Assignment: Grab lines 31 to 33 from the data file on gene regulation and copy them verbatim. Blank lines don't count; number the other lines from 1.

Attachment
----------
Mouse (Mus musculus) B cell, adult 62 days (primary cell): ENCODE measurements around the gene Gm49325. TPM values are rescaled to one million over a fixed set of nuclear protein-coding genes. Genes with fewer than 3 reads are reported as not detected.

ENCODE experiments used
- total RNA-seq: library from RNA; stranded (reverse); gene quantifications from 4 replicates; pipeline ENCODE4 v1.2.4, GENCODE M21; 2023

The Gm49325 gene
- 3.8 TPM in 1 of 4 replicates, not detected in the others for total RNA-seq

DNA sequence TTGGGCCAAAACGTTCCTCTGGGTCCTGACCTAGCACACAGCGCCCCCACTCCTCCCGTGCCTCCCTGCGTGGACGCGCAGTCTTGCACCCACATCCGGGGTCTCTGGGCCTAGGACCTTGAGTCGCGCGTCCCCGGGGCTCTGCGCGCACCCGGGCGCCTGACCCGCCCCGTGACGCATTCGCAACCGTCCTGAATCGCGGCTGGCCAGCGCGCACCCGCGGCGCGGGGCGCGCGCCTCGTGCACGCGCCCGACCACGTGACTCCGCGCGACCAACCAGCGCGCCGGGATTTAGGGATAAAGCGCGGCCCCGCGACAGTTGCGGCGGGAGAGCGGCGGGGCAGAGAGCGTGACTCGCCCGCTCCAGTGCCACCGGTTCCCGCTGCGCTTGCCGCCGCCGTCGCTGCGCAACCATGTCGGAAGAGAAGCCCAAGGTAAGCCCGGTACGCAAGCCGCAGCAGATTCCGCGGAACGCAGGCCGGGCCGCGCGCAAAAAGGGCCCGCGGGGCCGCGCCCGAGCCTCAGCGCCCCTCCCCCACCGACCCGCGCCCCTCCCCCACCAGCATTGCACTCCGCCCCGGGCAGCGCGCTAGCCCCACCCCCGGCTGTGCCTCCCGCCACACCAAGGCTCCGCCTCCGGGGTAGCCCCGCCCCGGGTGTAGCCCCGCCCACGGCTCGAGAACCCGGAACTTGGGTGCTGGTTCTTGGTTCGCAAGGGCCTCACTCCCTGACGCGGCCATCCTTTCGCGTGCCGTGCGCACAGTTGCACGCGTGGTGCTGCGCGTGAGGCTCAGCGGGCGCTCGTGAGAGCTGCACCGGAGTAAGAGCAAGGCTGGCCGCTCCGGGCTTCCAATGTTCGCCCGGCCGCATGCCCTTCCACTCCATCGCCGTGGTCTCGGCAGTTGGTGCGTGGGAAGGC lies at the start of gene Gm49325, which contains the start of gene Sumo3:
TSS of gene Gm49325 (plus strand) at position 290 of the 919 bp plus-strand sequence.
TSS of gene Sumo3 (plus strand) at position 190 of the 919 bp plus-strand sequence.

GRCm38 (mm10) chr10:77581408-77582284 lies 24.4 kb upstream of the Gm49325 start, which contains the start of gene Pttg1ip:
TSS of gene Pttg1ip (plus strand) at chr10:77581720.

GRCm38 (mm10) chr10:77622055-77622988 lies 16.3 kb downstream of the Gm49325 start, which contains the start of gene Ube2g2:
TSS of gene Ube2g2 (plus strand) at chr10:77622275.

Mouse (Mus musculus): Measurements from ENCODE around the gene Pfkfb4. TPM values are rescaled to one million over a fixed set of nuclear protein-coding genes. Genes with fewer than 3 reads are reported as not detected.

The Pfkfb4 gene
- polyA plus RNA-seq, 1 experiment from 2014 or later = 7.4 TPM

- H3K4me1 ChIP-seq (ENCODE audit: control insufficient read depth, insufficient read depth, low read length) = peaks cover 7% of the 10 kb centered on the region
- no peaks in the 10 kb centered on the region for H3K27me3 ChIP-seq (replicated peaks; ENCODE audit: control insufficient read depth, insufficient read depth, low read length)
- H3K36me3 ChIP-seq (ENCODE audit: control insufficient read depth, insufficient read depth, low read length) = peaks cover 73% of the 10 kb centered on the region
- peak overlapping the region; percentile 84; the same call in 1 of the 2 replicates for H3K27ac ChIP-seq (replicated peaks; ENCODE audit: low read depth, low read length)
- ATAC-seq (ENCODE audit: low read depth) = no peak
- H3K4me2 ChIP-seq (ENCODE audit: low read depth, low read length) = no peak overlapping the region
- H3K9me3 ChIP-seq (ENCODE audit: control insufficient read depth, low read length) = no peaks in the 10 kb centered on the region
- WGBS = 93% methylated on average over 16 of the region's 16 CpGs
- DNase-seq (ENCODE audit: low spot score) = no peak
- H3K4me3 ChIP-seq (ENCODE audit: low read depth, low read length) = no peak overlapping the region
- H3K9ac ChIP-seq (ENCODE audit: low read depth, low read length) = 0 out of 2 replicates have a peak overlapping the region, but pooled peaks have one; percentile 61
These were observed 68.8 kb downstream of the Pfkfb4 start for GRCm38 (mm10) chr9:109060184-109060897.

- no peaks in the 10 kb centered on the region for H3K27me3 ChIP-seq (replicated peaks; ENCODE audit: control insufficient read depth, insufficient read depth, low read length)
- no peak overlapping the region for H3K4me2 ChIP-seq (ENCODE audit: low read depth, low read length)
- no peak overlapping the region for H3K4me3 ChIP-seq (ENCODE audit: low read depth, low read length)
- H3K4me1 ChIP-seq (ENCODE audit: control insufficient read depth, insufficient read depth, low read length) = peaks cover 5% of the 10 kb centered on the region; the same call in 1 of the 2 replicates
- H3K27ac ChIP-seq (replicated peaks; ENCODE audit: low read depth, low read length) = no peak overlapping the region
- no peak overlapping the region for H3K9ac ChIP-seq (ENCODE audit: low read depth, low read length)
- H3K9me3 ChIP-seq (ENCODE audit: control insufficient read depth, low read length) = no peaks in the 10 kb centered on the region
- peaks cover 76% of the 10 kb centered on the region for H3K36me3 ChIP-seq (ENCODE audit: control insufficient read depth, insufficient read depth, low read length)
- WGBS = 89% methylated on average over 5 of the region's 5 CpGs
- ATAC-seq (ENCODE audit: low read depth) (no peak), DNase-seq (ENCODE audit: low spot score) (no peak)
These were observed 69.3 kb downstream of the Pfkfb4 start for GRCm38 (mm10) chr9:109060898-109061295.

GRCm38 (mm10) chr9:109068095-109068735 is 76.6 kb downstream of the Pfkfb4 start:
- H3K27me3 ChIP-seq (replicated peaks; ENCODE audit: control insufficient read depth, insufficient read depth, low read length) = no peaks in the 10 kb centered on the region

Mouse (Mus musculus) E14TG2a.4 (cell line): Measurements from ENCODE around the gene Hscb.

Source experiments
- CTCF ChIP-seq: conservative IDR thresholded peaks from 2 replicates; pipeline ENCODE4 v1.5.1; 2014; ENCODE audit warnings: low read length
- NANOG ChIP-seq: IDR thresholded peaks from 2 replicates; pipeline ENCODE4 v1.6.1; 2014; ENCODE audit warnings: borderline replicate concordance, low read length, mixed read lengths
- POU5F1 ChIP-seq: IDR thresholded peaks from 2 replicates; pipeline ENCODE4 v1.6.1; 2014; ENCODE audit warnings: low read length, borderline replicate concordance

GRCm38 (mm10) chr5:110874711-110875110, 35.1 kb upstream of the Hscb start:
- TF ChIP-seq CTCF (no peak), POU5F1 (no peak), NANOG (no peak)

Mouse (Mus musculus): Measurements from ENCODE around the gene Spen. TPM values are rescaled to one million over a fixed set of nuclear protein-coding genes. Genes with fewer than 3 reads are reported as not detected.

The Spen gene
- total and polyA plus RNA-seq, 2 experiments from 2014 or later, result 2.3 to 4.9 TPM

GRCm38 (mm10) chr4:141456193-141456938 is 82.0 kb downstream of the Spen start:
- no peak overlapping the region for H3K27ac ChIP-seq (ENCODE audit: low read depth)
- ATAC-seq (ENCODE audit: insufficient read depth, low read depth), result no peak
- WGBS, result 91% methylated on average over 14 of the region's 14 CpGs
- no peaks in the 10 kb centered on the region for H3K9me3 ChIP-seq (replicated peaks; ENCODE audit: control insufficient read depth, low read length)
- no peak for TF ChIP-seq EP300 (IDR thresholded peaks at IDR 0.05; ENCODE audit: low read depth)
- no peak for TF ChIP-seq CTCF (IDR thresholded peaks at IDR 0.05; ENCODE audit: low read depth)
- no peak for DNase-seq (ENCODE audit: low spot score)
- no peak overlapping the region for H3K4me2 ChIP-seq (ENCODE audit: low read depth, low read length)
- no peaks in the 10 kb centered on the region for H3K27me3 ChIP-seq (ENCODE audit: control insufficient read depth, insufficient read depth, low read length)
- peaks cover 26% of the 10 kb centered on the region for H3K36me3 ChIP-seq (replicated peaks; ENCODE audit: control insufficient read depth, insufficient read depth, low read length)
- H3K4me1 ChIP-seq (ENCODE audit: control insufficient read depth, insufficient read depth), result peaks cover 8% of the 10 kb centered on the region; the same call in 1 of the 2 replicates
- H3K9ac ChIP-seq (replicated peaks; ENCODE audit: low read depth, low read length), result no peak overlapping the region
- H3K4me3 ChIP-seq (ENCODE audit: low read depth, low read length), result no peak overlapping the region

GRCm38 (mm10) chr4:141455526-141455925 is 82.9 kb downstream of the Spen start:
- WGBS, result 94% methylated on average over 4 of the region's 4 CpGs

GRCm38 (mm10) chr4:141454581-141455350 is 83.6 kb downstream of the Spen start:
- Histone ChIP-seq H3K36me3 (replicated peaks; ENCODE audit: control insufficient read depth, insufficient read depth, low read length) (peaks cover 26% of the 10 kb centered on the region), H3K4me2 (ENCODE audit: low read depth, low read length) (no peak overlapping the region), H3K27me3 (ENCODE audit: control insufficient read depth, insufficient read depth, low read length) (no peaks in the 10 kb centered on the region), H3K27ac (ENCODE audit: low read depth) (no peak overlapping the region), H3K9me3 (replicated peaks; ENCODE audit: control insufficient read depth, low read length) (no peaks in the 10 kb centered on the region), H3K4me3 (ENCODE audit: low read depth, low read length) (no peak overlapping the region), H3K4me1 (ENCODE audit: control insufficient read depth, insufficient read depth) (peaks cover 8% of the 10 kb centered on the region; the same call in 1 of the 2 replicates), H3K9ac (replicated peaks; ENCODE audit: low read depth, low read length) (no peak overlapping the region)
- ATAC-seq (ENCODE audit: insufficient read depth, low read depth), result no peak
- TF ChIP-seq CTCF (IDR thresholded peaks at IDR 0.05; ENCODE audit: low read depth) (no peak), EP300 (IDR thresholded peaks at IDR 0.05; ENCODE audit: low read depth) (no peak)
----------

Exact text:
- H3K4me1 ChIP-seq (ENCODE audit: control insufficient read depth, insufficient read depth, low read length) = peaks cover 5% of the 10 kb centered on the region; the same call in 1 of the 2 replicates
- H3K27ac ChIP-seq (replicated peaks; ENCODE audit: low read depth, low read length) = no peak overlapping the region
- no peak overlapping the region for H3K9ac ChIP-seq (ENCODE audit: low read depth, low read length)